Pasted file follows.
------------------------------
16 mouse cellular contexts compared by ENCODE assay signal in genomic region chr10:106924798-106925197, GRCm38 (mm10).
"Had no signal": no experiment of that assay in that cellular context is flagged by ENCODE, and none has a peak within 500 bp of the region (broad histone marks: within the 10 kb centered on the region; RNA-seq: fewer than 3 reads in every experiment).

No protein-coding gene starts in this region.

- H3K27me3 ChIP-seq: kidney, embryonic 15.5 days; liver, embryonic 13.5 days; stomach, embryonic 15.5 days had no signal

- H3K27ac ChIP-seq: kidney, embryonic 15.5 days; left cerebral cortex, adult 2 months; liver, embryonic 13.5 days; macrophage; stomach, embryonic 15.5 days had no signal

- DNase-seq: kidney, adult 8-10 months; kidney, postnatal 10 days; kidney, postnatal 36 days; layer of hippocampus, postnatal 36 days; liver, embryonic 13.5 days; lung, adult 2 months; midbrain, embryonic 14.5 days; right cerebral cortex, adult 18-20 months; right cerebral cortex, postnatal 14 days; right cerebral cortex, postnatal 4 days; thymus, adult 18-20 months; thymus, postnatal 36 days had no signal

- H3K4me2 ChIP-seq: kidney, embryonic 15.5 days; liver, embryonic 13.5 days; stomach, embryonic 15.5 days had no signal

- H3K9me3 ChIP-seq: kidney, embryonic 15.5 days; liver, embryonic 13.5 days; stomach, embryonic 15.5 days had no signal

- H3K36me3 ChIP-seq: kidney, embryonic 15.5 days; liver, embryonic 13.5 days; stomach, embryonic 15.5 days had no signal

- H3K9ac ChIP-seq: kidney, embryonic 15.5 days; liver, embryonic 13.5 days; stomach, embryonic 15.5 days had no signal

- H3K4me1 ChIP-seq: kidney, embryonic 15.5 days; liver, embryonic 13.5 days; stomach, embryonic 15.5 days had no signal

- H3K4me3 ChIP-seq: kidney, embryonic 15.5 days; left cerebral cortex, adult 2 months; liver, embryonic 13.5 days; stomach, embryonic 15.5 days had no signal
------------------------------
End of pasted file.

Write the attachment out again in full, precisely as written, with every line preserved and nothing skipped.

16 mouse cellular contexts compared by ENCODE assay signal in genomic region chr10:106924798-106925197, GRCm38 (mm10).
"Had no signal": no experiment of that assay in that cellular context is flagged by ENCODE, and none has a peak within 500 bp of the region (broad histone marks: within the 10 kb centered on the region; RNA-seq: fewer than 3 reads in every experiment).

No protein-coding gene starts in this region.

- H3K27me3 ChIP-seq: kidney, embryonic 15.5 days; liver, embryonic 13.5 days; stomach, embryonic 15.5 days had no signal

- H3K27ac ChIP-seq: kidney, embryonic 15.5 days; left cerebral cortex, adult 2 months; liver, embryonic 13.5 days; macrophage; stomach, embryonic 15.5 days had no signal

- DNase-seq: kidney, adult 8-10 months; kidney, postnatal 10 days; kidney, postnatal 36 days; layer of hippocampus, postnatal 36 days; liver, embryonic 13.5 days; lung, adult 2 months; midbrain, embryonic 14.5 days; right cerebral cortex, adult 18-20 months; right cerebral cortex, postnatal 14 days; right cerebral cortex, postnatal 4 days; thymus, adult 18-20 months; thymus, postnatal 36 days had no signal

- H3K4me2 ChIP-seq: kidney, embryonic 15.5 days; liver, embryonic 13.5 days; stomach, embryonic 15.5 days had no signal

- H3K9me3 ChIP-seq: kidney, embryonic 15.5 days; liver, embryonic 13.5 days; stomach, embryonic 15.5 days had no signal

- H3K36me3 ChIP-seq: kidney, embryonic 15.5 days; liver, embryonic 13.5 days; stomach, embryonic 15.5 days had no signal

- H3K9ac ChIP-seq: kidney, embryonic 15.5 days; liver, embryonic 13.5 days; stomach, embryonic 15.5 days had no signal

- H3K4me1 ChIP-seq: kidney, embryonic 15.5 days; liver, embryonic 13.5 days; stomach, embryonic 15.5 days had no signal

- H3K4me3 ChIP-seq: kidney, embryonic 15.5 days; left cerebral cortex, adult 2 months; liver, embryonic 13.5 days; stomach, embryonic 15.5 days had no signal